Perhaps it was years of offbeat acting, and odd Saturday Night Live characterizations, that hushed the powerful and chilling The Dead Zone. Ask about “that thing where Christopher Walken has the powers?” and odds are you’ll be chatting up “Ed Glosser: Trivial Psychic” from SNL. But go back, forget the USA Network show with Anthony Michael Hall, and you have a classically moody David Cronenberg film about a man burdened with an inconvenient and, at times, frightening ability, trying his very best to do something benevolent with them.
Walken plays Johnny Smith, a man with his life ahead of him until a disastrous auto accident puts him in a coma. When Smith wakes up, he finds himself with the ability to learn people’s secrets from the past, the present, and the future. Johnny sees the brutal side of people, the terrible ambitions of man, and horrible things that might happen to people … that is, if Johnny can’t react. No, he doesn’t game the stock market, Johnny dreads his power, but tries his very best to do good with them. But at what cost?
Cronenberg brought his standard clinical intelligence to King’s concept, and pushed Walken to display the deep terror that’s happening to him in the wake of a tragedy. King had pitched this simply as the humanization of a sniper when originally writing, but Cronenberg, being a genre maestro, commits to Smith’s burden in fascinating ways. What are the physical traumas, the psychological anguish that comes with the ability to see the future? The answer is one of the most understated, chilly, and haunting King adaptations.
The Dead Zone is unshowy, deathly, and at times feels all too real. Walken’s supernatural problem is hardly a parlor trick.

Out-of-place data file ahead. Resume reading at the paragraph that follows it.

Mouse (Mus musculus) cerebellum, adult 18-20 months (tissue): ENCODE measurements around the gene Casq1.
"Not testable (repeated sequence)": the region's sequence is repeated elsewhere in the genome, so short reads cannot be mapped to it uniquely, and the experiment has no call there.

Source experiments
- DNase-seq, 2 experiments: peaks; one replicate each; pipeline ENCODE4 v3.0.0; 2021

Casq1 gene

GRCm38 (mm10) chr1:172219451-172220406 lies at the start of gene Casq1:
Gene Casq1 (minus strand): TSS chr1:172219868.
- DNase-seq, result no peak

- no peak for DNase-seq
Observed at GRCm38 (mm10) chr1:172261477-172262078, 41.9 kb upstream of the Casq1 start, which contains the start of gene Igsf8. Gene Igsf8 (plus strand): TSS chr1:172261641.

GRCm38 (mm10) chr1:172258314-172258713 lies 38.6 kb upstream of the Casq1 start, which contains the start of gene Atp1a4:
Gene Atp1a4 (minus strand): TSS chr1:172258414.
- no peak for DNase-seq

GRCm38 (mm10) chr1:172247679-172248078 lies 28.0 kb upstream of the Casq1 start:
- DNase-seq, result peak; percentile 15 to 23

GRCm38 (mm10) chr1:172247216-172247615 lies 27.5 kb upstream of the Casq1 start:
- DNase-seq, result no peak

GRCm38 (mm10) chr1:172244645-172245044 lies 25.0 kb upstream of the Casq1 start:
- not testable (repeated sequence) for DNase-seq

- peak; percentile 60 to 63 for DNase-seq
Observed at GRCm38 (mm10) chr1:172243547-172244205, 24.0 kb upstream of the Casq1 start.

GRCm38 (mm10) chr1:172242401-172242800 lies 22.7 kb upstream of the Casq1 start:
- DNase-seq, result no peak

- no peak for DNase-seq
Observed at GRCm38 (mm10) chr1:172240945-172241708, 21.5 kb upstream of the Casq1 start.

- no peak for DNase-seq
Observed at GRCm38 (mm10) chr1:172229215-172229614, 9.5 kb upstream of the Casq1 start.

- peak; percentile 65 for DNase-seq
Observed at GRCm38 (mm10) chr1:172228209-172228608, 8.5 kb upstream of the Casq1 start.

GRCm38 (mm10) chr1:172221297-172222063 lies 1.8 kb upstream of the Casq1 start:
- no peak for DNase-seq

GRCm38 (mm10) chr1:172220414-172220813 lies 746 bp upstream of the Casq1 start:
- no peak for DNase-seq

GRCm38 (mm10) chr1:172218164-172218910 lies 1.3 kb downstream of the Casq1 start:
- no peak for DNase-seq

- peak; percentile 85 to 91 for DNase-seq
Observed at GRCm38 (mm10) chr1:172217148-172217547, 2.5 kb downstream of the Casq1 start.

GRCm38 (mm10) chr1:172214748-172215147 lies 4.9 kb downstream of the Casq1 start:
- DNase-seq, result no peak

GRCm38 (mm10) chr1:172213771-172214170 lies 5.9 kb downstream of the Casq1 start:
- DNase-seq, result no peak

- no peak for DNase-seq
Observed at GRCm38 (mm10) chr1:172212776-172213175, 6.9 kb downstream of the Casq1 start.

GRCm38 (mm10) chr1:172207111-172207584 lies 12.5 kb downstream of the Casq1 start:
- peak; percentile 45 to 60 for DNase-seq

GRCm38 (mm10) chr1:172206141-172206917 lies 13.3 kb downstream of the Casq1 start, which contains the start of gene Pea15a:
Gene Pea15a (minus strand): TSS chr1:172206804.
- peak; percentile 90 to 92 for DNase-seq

King’s Consensus: “If there were no element of horror in my books, they’d be the dullest books ever written. Everything in those stories is totally ordinary – Dairy Queens – except you take one element and you take that out of context. Cronenberg did the ordinary, and nobody else who has used my books really has. …One of the guys who worked on Dead Zone, someone I respect very much, told that Dino was the first producer David Cronenberg ever had who forced him to direct. Who forced him to approach the job, not as this gorgeous toy that was made for David Cronenberg, but as a job where he had a responsibility to the producer and to the audience. And that’s another reason why Dead Zone was a good picture.” —American Film, June 1986
03. The Shawshank Redemption (1994)
Director Frank Darabont’s breakthrough movie has been sitting pretty at the top spot on IMDb for years, and while in most cases the court of public opinion is suspect, we as a people didn’t do too bad a job on this one.
Adapted by Darabont from King for a cool grand, The Shawshank Redemption is quite faithful to its source material with one major exception: the character of Red (played by Morgan Freeman, who would be Oscar-nominated for his work here) was written as a white man in King’s novella. It’s hard to imagine a world where Red is played by anyone other than Freeman, and his friendship with Tim Robbins’ Andy is one of the greatest the big screen has ever produced.
Much like the novella on which it’s based, Shawshank is all about perseverance and hope, something best echoed in those final lines from both the King’s original tale and Darabont’s adaptation. The movie often veers into dark territory regarding the lives of its inmates, but the happy ending delivered to its leads is absolutely earned. I hope you’ve enjoyed this movie as much as we have over the years.
King’s Consensus: “But even after he received Darabont’s screenplay, King had doubts about the movie’s potential. I thought, ‘Oh man, no chance they’re going to make a movie out of this puppy. It’s too talky. It’s great, but it’s too much talking.’ King said of Darabont’s script. Now that thought just makes for a funny story. And King never had to cash that check. ‘Everybody made a lot of money, and I had Frank’s $1,000 check framed and sent it back to him.'” —The Huffington Post, September 2014
02. The Shining (1980)
Two little girls who keep appearing out of seemingly nowhere to stare down a little boy. A hedge maze where the walls are just a little too high for comfort. A shutdown lobby bar that still offers friendly service even in the most desolate months of the year. A bloody elevator. Room 237. The fur suit. An entire assessment of The Shining (well, Stanley Kubrick’s The Shining, really) could just linger on the endless ways in which Kubrick uses King’s source material as a fertile ground for the most primal terrors.